Local businesses helped with prizes and cash donations, including $100 from Northwest Paper Company. (That’s about $2,000 in today’s money.) The prizes donated by merchants and handed out that day are a hoot: Dress shoes, boxes of cigars, fountain pens, watch fobs, hats, rings, dress shirts, dining forks and knives, fall sweaters, packs of gum, a Brownie camera, an oak rocking chair, electric iron, and a sack of sugar.

So there we have two detailed sources for the 1917 event, the Pine Knot and the union journal. But there is also a third, which makes more curious the discovery that Cloquet’s Labor Day celebration is older than once thought. The union newspaper in Duluth, Labor World, ran a story this past July about Cloquet’s “100 years” celebration. It quoted a story from its own archive about the plans for the 1919 event, saying it “heralded the start” of today’s extravaganza. That’s how the staff here at the Pine Knot News were alerted to the 100th anniversary (and 101st celebration).

But we found a Labor World story from 1917 about the organizing for the Cloquet event that year: “First Labor Day Celebration At Cloquet, Is Plan,” the headline read. (A similar story also appeared in the Duluth News Tribune that August.)

It’s easy to see how the origin details for Cloquet’s Labor Day got lost. Kuitu said organizers took past buttons and the anniversary dates printed on them as the definitive proof that things got going in 1919. He said he would ask “oldtimers” over the years about the earliest Labor Day events but go nothing definitive. Even the Pine Knot, 50 years ago, exclaimed that 1969 would be the 50th anniversary of the event. It was actually the 52nd.

“Don’t worry about it,” Kuitu said of this newspaper’s sleuthing. “Go right ahead and report it.”

So, not to burst any bubbles, now you know the facts. It won’t stop the tradition. It remains. The the big banquet, parade, carnival, music and dancing.

Mike Parrott, president of the celebration committee, shrugged at the 1919/1917 discrepancy. He said there had been an idea to celebrate 100 years with a fireworks show, but it proved too costly. The celebration has had its ups and downs over the years, mostly with finding people to help and scraping up enough cash. Shortly after the 1969 event, leaders suggested ending the tradition unless more union members got involved. That notion might seem sacrilege today for people like Kuitu, who was a child in the 1960s. When the carnival set up at the park near his home, “it was like magic to me.”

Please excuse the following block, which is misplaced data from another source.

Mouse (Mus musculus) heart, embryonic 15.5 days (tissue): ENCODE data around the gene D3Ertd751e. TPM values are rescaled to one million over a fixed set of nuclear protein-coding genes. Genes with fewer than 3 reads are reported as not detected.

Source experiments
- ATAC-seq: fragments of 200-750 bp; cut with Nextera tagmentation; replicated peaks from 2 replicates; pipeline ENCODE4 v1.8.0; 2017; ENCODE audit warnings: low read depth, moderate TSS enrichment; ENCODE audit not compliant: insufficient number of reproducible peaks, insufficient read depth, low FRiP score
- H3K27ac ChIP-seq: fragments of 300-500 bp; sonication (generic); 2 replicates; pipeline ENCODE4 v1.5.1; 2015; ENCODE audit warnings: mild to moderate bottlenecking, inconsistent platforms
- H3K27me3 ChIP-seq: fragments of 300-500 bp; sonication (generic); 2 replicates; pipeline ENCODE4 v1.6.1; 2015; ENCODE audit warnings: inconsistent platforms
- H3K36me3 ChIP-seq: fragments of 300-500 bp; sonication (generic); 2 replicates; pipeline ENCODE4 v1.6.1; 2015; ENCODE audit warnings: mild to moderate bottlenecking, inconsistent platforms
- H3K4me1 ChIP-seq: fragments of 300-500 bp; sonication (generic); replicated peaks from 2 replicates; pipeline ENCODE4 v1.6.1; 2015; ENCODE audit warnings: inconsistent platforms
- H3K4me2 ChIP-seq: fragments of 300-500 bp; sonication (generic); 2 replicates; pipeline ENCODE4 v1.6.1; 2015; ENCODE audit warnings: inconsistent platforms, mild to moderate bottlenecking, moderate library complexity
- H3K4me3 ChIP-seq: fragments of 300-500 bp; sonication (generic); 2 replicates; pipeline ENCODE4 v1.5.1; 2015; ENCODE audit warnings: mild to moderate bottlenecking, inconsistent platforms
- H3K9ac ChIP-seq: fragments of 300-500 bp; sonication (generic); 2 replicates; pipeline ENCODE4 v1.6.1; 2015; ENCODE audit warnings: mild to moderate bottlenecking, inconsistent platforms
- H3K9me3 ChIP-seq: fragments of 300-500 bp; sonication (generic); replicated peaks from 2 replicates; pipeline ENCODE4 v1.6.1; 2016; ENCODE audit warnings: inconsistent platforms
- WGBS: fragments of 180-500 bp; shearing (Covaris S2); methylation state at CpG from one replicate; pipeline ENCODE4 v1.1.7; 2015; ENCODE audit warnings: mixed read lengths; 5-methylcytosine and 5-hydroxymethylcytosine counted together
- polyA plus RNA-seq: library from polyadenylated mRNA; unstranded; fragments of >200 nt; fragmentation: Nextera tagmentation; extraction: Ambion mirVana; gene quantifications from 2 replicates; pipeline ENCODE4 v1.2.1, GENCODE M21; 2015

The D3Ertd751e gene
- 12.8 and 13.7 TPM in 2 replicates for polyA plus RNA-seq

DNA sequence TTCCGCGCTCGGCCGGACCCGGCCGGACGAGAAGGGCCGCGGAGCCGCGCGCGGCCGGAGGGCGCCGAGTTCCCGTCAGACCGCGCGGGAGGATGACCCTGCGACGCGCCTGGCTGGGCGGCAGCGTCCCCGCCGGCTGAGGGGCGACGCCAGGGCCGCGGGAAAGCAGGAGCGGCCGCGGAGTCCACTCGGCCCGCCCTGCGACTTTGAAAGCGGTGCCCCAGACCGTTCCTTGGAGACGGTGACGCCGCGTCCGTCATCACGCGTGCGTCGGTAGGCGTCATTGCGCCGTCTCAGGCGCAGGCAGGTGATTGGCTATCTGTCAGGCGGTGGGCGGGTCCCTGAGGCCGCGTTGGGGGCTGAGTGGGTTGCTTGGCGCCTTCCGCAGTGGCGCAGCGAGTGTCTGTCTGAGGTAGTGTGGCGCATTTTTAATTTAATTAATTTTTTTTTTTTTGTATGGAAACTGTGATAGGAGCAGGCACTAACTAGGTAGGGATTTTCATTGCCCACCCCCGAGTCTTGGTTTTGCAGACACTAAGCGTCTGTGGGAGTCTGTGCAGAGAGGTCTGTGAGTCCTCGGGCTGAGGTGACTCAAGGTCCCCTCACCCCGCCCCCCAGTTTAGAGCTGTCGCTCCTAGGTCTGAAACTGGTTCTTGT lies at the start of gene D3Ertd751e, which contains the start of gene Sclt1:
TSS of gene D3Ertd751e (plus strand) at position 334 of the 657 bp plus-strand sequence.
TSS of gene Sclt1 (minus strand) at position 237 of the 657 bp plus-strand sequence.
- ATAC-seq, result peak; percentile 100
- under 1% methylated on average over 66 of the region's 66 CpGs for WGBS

Union pride has taken its hits across the decades. There were strikes and union disolvements in the 1920s and all-around chaos around unions through the 1930s. And despite the jaundiced political eye pointed toward unions today, Cloquet’s celebration endures as not just an ode to labor but also as the ceremonial last day of summer.

“Way back when, people held onto traditions, to community,” Kuitu said. It’s harder now, he said, but the tradition holds.

Parrott said there will be a new beer garden at Veterans Park. That’s where the carnival for kids is located. “We wanted something for the adults as well,” he said. Rep. Mike Sundin is being honored as grand marshal in the parade.

Dianne Barkos was sweating on the final details for the event this week. She’s a co-chair of the celebration committee. “It gets really busy Sunday and Monday,” she said. As for the debate on the number of celebrations that have been held, she too was amused. “That’s pretty cool,” she said. “We’re actually older than we thought.”


Carlton County Labor Day weekend schedule


Old Timers Banquet, 12-4 p.m., Four Seasons Event Center, Carlton.

Monday, Labor Day

Lost Forester and other races, 8:30 a.m., Pine Valley Park

Car show, 10 a.m.-3 p.m., The NorthEastern on Dunlap Island

Parade, 11 a.m., Cloquet Avenue

Picnic, 12-2 p.m., inside Labor Temple, 1403 Ave. C

Carnival, 12-3 p.m., Veterans Park